Book Review – Dinner with a Perfect Stranger & A Day With A Perfect Stranger

clip_image002David Gregory has written a great duo of short novels in Dinner With A Perfect Stranger and A Day With A Perfect Stranger.  The first book involves the story of an unbeliever who gets an invitation for dinner with none other than Jesus Christ.  This novel is simply the dialogue between the unbeliever and Christ.  This gentleman is well rounded in world religions and poses many intriguing questions about faith and Christ.  Jesus convincingly shares the gospel and exposes the holes in these other religions.  By the end of the book the evidence reveals Jesus as the only way to Heaven.  Dinner With A Perfect Stranger is a great book to use as an evangelistic tool for those searching for the true religion.  It is a compelling, quick moving story.

A Day With A Perfect Stranger is the sequel to the other.  It’s main character is the first clip_image002[8]gentleman’s wife, who has her own questions about Christ.  She meets Christ on an Airplane and spends the day with Him.  Christ and this woman have a long series of conversations that reveals this women’s hurts and questions about suffering, pain and empty religion.  Christ answers a barrage of questions that are the same as many people’s today.  Again, Jesus has all the right answers and the story ends with a life changing experience for this woman.

These two books are incredible stories.  I am going to use these books as giveaways to those who do not know Christ.  These books will give a clear presentation of the gospel, while answering faith’s toughest questions.  David Gregory is to be commended on the beautiful storyline and its ability to engage the reader into the lives of these main characters.

Dinner With A Perfect Stranger can be found online here.

A Day With A Perfect Stranger can be found online here..

Summary – Dinner With A Perfect Stranger

You are Invited to a Dinner with Jesus of Nazareth
The mysterious envelope arrives on Nick Cominsky’s desk amid a stack of credit card applications and business-related junk mail. Although his seventy-hour workweek has already eaten into his limited family time, Nick can’t pass up the opportunity to see what kind of plot his colleagues have hatched.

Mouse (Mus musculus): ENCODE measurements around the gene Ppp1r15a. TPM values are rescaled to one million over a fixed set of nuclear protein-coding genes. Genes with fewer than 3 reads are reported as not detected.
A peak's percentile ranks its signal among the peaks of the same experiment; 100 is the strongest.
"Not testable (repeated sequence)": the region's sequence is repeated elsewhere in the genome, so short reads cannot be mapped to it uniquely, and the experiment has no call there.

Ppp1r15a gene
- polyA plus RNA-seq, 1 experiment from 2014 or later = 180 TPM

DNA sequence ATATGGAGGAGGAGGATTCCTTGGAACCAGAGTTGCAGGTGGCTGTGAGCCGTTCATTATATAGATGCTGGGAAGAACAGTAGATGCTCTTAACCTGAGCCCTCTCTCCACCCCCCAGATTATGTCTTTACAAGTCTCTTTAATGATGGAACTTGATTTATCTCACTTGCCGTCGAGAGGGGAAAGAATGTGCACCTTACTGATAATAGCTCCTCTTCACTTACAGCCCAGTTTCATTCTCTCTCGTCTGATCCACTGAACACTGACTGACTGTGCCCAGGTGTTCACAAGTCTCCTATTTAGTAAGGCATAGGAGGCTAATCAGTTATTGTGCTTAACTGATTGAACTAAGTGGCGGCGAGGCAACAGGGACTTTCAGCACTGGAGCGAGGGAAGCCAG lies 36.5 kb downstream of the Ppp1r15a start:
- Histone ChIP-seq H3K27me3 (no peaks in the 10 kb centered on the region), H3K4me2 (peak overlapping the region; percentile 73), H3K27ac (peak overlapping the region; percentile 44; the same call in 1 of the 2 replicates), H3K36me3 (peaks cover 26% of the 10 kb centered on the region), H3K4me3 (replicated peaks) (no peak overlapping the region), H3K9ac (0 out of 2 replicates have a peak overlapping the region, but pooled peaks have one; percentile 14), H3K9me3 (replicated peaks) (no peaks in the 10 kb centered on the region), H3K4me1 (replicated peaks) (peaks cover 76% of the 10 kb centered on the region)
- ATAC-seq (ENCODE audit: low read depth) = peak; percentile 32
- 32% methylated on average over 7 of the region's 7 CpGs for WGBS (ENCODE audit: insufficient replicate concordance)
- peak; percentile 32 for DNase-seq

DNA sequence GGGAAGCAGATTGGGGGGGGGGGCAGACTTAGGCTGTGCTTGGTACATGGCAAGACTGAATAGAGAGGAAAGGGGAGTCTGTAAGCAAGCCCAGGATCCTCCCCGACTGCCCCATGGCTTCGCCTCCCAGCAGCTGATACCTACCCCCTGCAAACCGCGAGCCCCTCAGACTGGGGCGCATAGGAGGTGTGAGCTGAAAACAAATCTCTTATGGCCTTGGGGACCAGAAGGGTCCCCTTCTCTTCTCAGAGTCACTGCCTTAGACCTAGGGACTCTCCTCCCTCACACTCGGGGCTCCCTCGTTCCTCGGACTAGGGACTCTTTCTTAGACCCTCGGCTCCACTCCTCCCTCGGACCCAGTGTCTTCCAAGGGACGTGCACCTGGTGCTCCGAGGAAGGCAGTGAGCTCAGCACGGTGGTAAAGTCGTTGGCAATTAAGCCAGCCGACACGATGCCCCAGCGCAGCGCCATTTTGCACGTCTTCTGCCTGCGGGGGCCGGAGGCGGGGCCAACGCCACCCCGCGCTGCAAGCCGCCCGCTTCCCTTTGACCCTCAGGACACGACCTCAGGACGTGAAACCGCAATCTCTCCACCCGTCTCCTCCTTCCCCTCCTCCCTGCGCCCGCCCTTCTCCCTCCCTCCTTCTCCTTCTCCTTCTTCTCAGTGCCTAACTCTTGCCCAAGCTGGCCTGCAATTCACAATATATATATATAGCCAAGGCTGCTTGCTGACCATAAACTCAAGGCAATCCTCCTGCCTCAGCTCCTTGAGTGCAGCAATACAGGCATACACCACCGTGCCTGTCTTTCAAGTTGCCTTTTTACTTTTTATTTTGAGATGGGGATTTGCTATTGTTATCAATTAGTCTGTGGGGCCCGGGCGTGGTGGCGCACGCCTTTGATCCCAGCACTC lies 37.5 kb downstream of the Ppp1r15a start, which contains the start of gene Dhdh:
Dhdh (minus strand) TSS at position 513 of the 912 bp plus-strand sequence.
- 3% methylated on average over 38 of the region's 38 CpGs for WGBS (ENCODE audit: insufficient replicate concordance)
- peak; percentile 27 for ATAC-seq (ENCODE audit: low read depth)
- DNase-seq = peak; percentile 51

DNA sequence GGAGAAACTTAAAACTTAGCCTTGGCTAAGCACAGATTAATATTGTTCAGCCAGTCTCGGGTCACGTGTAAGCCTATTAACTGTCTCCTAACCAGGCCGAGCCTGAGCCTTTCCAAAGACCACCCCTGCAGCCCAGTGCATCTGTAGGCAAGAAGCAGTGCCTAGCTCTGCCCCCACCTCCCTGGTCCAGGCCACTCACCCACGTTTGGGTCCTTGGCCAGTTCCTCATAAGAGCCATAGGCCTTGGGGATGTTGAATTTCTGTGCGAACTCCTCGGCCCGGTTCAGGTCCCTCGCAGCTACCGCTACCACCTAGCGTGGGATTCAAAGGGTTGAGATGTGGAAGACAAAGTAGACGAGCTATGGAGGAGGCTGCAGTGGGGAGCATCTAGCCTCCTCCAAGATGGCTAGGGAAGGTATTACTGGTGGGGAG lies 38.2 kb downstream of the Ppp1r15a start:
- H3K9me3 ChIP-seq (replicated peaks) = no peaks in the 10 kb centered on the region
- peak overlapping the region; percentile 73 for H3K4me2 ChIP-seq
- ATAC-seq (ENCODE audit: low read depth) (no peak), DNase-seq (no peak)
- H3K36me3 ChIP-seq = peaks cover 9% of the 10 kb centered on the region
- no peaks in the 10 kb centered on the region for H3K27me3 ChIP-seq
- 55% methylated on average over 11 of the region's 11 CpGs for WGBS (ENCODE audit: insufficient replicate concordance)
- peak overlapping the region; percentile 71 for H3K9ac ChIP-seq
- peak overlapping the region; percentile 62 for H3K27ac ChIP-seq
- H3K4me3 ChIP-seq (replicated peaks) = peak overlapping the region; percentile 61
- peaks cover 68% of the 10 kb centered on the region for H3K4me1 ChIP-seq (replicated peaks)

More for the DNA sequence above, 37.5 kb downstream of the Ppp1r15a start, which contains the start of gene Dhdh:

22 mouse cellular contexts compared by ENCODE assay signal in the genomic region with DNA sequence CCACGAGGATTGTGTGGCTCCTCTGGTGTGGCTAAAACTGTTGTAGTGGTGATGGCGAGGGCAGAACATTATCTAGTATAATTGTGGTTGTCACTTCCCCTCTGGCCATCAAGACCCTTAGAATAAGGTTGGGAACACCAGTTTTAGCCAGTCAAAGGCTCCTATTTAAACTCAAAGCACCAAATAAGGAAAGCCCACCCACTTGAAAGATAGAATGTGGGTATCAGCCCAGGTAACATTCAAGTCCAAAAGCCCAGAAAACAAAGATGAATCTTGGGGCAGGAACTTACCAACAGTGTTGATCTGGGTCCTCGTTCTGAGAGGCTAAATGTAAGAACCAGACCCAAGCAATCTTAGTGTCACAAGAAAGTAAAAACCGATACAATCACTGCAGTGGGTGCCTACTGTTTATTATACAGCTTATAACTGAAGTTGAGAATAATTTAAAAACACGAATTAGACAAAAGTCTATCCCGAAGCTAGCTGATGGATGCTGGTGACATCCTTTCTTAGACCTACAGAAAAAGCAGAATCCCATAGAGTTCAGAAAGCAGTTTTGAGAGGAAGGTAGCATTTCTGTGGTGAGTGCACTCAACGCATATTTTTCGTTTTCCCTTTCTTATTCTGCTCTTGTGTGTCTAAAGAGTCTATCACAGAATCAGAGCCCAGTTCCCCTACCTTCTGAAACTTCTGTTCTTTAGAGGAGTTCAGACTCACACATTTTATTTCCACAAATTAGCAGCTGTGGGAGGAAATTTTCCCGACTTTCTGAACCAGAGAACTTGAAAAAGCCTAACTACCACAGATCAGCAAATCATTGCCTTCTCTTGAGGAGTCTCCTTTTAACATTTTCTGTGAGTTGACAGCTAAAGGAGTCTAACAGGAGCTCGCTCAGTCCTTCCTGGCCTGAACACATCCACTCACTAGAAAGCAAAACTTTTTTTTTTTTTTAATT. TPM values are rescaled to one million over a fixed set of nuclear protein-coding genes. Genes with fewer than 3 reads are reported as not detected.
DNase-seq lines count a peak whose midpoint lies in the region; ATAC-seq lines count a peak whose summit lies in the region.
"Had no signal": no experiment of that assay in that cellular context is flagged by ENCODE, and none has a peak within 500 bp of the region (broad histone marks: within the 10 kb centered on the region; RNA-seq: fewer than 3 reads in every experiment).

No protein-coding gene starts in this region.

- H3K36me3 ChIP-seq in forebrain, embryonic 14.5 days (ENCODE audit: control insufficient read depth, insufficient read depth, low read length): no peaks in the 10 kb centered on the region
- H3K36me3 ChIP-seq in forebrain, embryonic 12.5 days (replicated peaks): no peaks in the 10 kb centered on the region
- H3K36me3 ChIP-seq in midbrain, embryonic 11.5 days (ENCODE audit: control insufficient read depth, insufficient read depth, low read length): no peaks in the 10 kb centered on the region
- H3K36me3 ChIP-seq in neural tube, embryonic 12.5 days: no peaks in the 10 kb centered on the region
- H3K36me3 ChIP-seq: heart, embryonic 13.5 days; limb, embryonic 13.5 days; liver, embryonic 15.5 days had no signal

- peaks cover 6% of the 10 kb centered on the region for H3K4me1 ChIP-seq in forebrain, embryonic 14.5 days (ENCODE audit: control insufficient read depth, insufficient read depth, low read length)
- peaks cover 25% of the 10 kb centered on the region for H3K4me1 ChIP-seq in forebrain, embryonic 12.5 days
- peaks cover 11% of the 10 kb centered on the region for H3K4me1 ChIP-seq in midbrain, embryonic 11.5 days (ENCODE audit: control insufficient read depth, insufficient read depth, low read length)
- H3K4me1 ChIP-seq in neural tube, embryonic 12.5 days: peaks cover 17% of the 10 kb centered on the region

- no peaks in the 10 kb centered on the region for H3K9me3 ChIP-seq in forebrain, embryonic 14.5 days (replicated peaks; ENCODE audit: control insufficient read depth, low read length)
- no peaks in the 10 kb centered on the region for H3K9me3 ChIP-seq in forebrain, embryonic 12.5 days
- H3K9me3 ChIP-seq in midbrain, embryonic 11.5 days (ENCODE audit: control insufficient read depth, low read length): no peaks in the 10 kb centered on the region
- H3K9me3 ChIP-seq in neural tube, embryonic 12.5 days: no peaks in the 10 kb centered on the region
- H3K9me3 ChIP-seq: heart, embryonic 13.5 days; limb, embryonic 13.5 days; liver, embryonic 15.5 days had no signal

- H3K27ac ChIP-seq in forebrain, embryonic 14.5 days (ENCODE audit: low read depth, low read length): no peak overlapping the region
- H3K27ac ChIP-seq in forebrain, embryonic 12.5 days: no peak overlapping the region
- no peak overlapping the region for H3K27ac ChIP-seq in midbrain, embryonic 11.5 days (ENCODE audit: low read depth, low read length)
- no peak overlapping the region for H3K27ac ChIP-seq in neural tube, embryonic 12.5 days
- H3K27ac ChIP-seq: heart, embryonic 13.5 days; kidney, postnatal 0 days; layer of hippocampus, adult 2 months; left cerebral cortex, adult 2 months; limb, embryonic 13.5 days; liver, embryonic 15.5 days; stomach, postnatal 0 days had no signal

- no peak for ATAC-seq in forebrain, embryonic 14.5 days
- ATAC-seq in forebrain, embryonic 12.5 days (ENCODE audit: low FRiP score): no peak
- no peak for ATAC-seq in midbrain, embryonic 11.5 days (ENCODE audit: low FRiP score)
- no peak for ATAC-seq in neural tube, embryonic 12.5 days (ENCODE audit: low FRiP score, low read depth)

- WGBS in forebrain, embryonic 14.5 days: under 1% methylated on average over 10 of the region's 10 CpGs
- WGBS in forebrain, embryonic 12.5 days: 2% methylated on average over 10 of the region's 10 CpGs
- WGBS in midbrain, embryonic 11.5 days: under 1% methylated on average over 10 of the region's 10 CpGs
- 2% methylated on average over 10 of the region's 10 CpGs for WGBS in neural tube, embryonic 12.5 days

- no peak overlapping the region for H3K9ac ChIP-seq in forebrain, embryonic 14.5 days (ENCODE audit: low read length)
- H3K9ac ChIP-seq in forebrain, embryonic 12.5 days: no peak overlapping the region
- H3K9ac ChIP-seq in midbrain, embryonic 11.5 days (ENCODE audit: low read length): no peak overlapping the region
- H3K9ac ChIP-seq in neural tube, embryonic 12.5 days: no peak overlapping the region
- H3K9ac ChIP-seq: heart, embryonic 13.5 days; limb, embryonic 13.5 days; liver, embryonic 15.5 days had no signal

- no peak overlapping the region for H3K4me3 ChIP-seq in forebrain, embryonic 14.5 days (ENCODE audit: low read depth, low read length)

The normally confident, cynical Nick soon finds himself thrown off-balance, drawn into an intriguing conversation with a baffling man who appears to be more than comfortable discussing everything from world religions to the existence of heaven and hell. And this man who calls himself Jesus also seems to know a disturbing amount about Nick’s personal life.
"You’re bored, Nick. You were made for more than this. You’re worried about God stealing your fun, but you’ve got it backwards.… There’s no adventure like being joined to the Creator of the universe." He leaned back off the table. "And your first mission would be to let him guide you out of the mess you’re in at work."
As the evening progresses, their conversation touches on life, God, meaning, pain, faith, and doubt–and it seems that having Dinner with a Perfect Stranger may change Nick’s life forever.

Summary – A Day With A Perfect Stranger

What if a fascinating stranger knew you better than you know yourself?
When her husband comes home with a farfetched story about eating dinner with someone he believes to be Jesus, Mattie Cominsky thinks this may signal the end of her shaky marriage. Convinced that Nick is, at best, turning into a religious nut, the self-described agnostic hopes that a quick business trip will give her time to think things through.

On board the plane, Mattie strikes up a conversation with a fellow passenger. When she discovers their shared scorn for religion, she confides her frustration over her husband’s recent conversion. The stranger suggests that perhaps her husband isn’t seeking religion but true spiritual connection, an idea that prompts her to reflect on her own search for fulfillment.

As their conversation turns to issues of spiritual longing and deeper questions about the nature of God, Mattie finds herself increasingly drawn to this insightful stranger. But when the discussion unexpectedly turns personal, touching on things she’s never told anyone, Mattie is startled and disturbed. Who is this man who seems to peer straight into her soul?

Author Profile – David Gregory

David Gregory is the author of the best-selling books Dinner with a Perfect Stranger and A Day with a Perfect Stranger, and coauthor of two nonfiction books. After a ten-year business career, he returned to school to study religion and communications, earning graduate degrees from The University of North Texas and Dallas Theological Seminary. A native Texan, David now devotes himself to writing full time.

2 thoughts on “Book Review – Dinner with a Perfect Stranger & A Day With A Perfect Stranger

  1. Wow, these books sound amazing. I’ve heard them mentioned in casual conversation a few times but have never got the full story. Thanks for posting the summaries of the books, it’s helped me to better understand what they’re all about. They really do sound like a great book to give to someone who doesn’t know Jesus. I came across A Day With a Perfect Stranger on and was wondering if it was worth getting. It was great to find this – you really helped me out!

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